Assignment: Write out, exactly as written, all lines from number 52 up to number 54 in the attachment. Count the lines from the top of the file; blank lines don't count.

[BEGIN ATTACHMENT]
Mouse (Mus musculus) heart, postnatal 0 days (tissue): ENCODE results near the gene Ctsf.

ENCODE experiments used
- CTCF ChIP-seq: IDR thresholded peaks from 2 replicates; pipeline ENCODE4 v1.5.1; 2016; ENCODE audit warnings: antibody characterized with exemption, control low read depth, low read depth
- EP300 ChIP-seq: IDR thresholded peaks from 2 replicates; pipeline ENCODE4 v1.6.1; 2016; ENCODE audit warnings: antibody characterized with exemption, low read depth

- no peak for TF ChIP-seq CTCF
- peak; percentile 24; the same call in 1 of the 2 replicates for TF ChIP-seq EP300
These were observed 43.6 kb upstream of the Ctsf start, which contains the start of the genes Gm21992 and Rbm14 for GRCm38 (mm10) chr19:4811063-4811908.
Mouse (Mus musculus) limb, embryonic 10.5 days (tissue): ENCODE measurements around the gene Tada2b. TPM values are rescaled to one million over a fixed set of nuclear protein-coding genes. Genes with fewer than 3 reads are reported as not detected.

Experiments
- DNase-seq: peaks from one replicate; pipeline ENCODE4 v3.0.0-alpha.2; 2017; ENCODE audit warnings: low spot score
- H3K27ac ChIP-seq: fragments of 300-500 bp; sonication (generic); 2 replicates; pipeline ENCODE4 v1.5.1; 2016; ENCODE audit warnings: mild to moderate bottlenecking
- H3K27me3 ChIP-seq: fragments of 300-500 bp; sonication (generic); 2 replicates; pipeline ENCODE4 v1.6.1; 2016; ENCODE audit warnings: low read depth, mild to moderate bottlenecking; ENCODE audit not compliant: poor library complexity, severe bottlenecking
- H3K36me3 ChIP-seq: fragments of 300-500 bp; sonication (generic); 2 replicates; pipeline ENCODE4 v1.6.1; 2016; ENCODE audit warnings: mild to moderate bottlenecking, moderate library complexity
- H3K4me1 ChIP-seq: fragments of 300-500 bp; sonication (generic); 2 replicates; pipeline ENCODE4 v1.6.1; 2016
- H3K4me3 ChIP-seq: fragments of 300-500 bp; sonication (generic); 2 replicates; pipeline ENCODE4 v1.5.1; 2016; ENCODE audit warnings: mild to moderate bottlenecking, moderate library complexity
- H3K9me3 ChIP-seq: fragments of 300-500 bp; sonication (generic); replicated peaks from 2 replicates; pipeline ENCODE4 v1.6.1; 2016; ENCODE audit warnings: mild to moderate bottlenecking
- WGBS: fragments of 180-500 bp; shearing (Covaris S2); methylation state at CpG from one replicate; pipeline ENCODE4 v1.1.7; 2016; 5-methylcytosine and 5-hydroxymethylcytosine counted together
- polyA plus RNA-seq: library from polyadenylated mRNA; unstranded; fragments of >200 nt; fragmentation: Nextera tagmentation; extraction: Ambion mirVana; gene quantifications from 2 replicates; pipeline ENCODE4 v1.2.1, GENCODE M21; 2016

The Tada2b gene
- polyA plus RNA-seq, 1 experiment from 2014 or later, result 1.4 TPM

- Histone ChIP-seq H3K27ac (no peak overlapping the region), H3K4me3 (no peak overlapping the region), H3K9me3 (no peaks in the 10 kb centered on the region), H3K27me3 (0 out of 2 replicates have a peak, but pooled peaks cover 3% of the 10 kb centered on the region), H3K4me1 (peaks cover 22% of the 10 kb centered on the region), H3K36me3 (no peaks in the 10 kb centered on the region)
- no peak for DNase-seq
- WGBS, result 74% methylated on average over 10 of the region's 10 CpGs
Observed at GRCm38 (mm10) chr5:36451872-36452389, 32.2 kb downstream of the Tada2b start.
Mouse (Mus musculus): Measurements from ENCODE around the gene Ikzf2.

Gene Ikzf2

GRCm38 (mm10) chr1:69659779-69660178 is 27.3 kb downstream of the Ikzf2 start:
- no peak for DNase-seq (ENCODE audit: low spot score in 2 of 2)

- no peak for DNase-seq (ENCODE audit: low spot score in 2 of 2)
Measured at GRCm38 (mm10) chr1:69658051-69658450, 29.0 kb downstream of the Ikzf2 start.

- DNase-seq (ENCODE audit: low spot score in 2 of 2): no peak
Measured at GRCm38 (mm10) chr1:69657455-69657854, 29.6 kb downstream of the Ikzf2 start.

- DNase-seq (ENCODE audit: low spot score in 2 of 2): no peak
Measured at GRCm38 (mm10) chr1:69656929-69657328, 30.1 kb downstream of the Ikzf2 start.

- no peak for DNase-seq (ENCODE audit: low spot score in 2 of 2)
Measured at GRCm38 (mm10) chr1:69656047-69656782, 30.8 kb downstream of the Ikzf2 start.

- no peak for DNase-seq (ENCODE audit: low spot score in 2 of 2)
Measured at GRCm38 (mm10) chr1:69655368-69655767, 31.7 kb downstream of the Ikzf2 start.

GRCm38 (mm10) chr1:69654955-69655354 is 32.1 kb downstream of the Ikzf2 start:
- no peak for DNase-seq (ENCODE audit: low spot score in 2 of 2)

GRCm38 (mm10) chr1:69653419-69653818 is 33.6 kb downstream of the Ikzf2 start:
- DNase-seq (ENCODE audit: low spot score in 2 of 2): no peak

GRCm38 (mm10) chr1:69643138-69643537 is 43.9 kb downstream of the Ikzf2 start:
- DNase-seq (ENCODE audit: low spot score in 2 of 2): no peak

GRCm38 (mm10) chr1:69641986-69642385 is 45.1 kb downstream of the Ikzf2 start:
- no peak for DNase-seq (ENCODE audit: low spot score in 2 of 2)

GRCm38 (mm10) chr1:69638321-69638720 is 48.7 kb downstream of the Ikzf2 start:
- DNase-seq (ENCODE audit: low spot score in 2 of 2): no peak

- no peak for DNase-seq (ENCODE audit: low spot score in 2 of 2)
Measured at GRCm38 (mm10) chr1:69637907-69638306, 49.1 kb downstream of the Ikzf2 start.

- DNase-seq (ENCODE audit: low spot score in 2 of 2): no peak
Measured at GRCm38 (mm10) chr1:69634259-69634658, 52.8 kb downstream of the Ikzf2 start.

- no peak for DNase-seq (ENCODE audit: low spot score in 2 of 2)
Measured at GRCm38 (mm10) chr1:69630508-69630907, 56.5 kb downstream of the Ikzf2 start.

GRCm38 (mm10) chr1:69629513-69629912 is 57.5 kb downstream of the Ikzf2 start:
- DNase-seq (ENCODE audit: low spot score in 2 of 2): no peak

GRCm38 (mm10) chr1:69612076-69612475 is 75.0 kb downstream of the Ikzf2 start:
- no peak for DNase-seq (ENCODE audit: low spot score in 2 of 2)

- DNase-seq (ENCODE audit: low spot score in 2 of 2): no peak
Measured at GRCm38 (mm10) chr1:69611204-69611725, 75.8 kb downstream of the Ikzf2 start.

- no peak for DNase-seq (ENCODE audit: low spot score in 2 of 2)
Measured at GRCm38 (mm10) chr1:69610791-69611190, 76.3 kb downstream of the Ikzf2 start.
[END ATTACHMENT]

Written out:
Measured at GRCm38 (mm10) chr1:69634259-69634658, 52.8 kb downstream of the Ikzf2 start.

- no peak for DNase-seq (ENCODE audit: low spot score in 2 of 2)
Measured at GRCm38 (mm10) chr1:69630508-69630907, 56.5 kb downstream of the Ikzf2 start.